“Legacy ranch owners and new landowners alike need inspiration to connect with the land,” she said. “Right now, I think many of them feel overwhelmed by the extent woody brush encroachment is occurring and don’t know where to start. But the results of pyric herbivory are difficult to ignore, and if they see it work on other ranches and learn how it could be implemented into their operations, I think the practice will spread like a wildfire.”
Treadwell said one benefit of the cooperative effort between states is that producers and industry professionals in each state perform well in certain aspects of pyric herbivory. Nebraska and Oklahoma have implemented successful campaigns to reduce woody plants with fire, whereas Texas has used browsers successfully.
“There is relevancy to this project from a range of perspectives, whether it is production agriculture or protecting people and property in urban-rural interfaces,” she said. “But in all this is a great example of our land-grant mission. We are affecting agents of change that will ultimately create a more sustainable and profitable environment for the public and producers, respectively.”
Generational transformation through education
Ben Wu, Ph.D., professor for undergraduate teaching excellence in the Department of Ecology and Conservation Biology, said education will take time. But public awareness about climate change, drought and wildfires makes it easier to share the benefits of the practice.
He will lead the education component of the project that hopes to make generational changes in how the public views fire. His team will deploy an array of teaching and promotional tools to reach students in classrooms, producers in the field and the general public through various mediums.
Wu said prescribed fire as a wildfire mitigation tool is gaining momentum. Widespread embrace of practices like prescribed burns and pyric herbivory appears to be growing as drought-stricken states grapple with wildfires in rural-urban interface.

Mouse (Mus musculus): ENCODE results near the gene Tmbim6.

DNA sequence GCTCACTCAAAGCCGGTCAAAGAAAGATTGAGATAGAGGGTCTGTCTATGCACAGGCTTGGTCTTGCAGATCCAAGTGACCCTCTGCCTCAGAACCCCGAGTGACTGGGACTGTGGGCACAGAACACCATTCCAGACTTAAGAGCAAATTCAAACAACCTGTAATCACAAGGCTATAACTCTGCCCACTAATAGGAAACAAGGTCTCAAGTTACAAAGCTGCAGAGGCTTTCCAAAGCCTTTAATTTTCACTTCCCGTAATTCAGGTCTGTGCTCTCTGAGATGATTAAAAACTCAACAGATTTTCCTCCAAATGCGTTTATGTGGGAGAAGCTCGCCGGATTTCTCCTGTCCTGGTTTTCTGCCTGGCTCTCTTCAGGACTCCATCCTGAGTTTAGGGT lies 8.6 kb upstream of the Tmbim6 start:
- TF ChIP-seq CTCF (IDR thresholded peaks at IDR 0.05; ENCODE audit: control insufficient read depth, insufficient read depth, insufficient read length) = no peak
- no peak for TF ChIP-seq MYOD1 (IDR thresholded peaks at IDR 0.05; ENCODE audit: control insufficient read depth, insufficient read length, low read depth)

The public is aware that woody material fuels wildfire intensity, which in turn makes wildfires more difficult to control or extinguish. Public awareness in turn is creating opportunity to engage policy makers about the benefits of using prescribed fire to remove fuel or to serve as a fire break that can save lives and property and prevent billions of dollars in losses associated with wildfires.
Introducing pyric herbivory concepts that provide additional benefit to both public safety and agricultural production presents a natural fit within the current discussions, Wu said.
“This summer has been difficult to watch, but it also provides context and opportunity for adding to important conversations about wildfires. The majority of problems related to wildfire is the amount of woody material,” Wu said. “We argue that pyric herbivory helps manage woody plants and the environment challenges drought, heat and subsequent wildfires represent. So, this benefits the native habitat and wildlife, the producers these rangelands support, and public safety.”
Committed to rangeland restoration, management
The Prairie Project’s success will require long-term commitment, Wilcox said. But the NIFA grant shows a commitment by the USDA to seek economically viable ways to manage encroachment of woody plants that has worsened over the past century.
“This problem won’t be solved in five years,” he said. “But we are laying the groundwork for sustained success.”